Johnny Depp and Italian Wine

Given the reputation of the amazing wines to emerge from Italy, it should come as no surprise that there are many celebrities out there who enjoy an odd bottle or three from some of the greatest producers that the country has to offer.

Hollywood stars like Leonardo DiCaprio have long espoused their love of wine, but there are few who invest in wine to quite the same level as megastar Johnny Depp. The star of films including Fear and Loathing in Las Vegas and Edward Scissorhands, recent reports have told us that Mr. Depp currently spends an average of $30,000 per month on wine, favouring those from the Bordeaux region of France and with a particular taste for red wines.

Of course, while such expensive tastes mean that Depp gets his hand on some of the more choice vintages from those regions, we do wonder if maybe he would consider expanding his purchases a little and exploring the world of Italian wine to the same extent that he has demonstrated his passion for French. With that idea in mind, we have created a short list of great wines that we believe everybody from Johnny Depp through to you at home will enjoy.


We took a fairly in-depth look at Barolo last week and discovered a lot more about the wine that is often referred to as the King of Wines. A true Italian classic that has a reputation that stretches back further than most, Barolo has been the source of contention between traditionalists and innovators on a number of occasions, with the infamous Barolo Wars perhaps being the most famous issue that the march of progress has caused.

Regardless, it has always maintained a reputation as one of the best Italian wines available and there are many amazing examples of Barolo out there. Besides the quality of the wine, its deep history is also more than worth exploring, making it a great choice for the true enthusiasts out there.


Of all of the Italian red wines out there, we have a little bit of a soft spot for Amarone, which we believe bears qualities that are represented by few other wines in the entire world. This beautifully rich, dry red offers a level of smoothness and taste that will truly knock your socks off and the efforts of its producers, who have to battle against the weather to ensure the fairly fragile grapes used in its production are protected, should be commended.

A typical bottle of Amarone will feature a ripe taste with notes of raisins and very little in the way of acids. It tends to be released approximately five years after the grape vintage, though this is not a legal requirement, so those who pick one up early may consider ageing it for a little while in a wine cellar. Another key characteristic of the wine is its high alcohol content, with many Amarones exceeding the 15 percent mark.


What better wine for a Hollywood star than one that achieved infamy as a result of a film line, at least among people who had not previously dedicated much of their time to the industry. Chianti is another of the most storied wines in Italian history, with families like the Antinoris having invested great amounts of time and effort into ensuring the wine achieved the legendary status that it now enjoys.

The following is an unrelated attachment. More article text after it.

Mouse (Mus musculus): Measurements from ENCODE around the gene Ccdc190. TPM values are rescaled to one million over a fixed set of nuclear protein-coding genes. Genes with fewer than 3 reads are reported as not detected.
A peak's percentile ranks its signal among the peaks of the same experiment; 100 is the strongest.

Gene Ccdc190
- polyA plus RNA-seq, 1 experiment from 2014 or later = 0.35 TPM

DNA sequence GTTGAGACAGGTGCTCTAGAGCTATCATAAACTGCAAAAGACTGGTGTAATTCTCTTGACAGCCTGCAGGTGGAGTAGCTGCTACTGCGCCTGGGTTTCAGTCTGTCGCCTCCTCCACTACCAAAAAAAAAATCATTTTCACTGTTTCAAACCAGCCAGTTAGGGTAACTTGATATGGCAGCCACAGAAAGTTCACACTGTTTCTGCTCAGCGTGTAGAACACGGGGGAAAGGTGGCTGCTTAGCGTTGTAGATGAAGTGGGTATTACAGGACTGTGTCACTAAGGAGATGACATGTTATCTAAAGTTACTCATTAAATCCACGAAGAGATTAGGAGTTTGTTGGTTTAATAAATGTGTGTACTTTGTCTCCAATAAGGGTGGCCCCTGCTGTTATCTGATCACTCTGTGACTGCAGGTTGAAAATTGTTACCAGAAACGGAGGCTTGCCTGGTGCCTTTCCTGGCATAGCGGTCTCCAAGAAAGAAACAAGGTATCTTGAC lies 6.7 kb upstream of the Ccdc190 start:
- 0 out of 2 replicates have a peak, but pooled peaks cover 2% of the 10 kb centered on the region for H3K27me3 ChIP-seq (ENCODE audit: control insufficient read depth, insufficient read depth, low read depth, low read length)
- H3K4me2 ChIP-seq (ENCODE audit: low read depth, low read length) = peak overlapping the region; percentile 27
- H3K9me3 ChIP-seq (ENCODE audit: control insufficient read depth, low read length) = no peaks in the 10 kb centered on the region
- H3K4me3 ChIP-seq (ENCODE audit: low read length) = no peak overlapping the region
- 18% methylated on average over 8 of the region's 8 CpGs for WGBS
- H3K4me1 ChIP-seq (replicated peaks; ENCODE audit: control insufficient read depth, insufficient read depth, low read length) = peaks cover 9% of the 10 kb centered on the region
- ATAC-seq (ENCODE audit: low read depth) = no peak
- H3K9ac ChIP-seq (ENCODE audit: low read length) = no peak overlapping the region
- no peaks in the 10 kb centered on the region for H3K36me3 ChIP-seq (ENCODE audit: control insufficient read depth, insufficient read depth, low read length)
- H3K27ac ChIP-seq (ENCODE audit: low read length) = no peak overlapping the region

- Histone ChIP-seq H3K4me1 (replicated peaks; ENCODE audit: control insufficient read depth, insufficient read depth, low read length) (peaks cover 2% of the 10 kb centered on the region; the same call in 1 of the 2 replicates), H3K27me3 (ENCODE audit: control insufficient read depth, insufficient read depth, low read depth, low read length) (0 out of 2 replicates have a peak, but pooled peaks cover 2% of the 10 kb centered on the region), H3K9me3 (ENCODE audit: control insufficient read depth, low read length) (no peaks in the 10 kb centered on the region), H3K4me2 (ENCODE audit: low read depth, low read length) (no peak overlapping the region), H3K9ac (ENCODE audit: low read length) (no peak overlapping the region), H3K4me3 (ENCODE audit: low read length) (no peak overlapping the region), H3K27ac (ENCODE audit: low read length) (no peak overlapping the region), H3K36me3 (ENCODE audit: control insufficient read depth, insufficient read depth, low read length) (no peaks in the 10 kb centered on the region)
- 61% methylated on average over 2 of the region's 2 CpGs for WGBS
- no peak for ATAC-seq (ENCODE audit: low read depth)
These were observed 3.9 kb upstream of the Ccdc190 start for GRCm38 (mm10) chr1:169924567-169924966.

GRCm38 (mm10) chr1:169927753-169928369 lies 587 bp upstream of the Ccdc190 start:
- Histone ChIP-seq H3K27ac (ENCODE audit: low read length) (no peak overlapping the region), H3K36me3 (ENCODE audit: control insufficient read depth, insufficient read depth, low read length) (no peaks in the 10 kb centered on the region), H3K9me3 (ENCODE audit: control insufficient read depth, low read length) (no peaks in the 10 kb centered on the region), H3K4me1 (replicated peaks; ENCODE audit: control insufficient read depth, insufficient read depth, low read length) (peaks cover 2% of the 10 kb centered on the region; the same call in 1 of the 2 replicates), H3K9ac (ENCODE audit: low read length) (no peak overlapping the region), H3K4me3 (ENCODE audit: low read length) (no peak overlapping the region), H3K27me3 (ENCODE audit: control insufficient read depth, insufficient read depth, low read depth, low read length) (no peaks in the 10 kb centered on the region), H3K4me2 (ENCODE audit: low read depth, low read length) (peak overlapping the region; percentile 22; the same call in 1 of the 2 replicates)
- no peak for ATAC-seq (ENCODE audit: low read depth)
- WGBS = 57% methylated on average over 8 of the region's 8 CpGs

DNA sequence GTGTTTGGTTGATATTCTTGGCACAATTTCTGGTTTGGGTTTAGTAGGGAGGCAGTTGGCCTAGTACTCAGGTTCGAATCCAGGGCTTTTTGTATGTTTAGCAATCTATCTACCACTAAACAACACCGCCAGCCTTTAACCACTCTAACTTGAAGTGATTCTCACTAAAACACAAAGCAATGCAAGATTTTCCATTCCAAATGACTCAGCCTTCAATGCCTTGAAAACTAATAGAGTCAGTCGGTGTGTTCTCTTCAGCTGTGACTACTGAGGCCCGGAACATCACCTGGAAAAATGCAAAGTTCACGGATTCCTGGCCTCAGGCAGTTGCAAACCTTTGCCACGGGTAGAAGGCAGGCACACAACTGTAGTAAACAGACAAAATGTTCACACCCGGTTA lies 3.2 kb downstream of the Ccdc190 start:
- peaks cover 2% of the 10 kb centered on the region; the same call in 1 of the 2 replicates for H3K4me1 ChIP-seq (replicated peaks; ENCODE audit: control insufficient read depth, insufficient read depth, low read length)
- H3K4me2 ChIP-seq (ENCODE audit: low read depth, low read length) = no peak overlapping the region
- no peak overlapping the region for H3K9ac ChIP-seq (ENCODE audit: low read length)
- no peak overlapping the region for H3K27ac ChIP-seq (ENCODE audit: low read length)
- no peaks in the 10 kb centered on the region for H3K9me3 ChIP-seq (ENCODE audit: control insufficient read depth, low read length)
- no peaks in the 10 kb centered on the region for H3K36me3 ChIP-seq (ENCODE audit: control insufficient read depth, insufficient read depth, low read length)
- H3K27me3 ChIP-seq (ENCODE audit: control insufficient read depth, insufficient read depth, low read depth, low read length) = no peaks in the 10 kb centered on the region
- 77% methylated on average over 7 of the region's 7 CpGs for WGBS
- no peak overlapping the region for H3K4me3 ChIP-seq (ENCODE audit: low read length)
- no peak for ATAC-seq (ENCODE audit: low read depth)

Much like Barolo, Chianti has caused a great deal of consternation over the years, with traditionalists and innovators doing battle over which version of the wine is best. This is perhaps best represented by the ‘Super Tuscan’ era, during which many producers started creating fruitier versions of Chianti, such as Tignanello, that are more conducive to the tastes of international clients. As such, if you are looking for a Chianti, it is perhaps best to pay attention to the labelling, as the Chianti Classico appellation will have quite a few differences to wines produced by those who bring newer techniques to the fold.


Those who are familiar with Barolo will also likely have given Barbaresco a shot at some point in their lives, as the wines do share a lot of similarities, coming right down to the grapes that are used in their production. However, there are a number of key differences that allow Barbaresco to stand on its own two feet as one of the best Italian red wines available.

For one, it has a slightly lower alcohol volume in general, with most coming in at about 13.5 percent, plus it is aged for substantially less time, with two years, of which one year should be spent in oak, being the generally accepted minimum.

However, collectors can age the wine for at least another five years before consuming it, with many actually recommending this process. I fact, some Barbaresco wines can be aged beyond this five year period, with some being aged for as long as two decades before they are consumed, though it is worth conducting research to confirm that this is actually the case with your vintage before attempting it.


Perhaps one of the most accessible examples of Italian wine on this list, Lambrusco is widely available and ideal for those looking for a wine that is easy to consume and refreshing. This fizzy red offers something a little different to the more complex red wines we examined earlier and is often the choice for those who want to enjoy something a little lighter and softer, but still want some of the unique flavours that come from a red wine.

Ideal for a warm summer’s day, these wines complement their fizziness with a slight bitterness that is appealing to many.

The Final Word

Whatever the case may be, there are plenty of Italian red wines out there for you to experiment with. We are sure Mr. Depp and many others have already sampled any of the delights on this list, but if you have yet to give them a try we truly do recommend each and every one.




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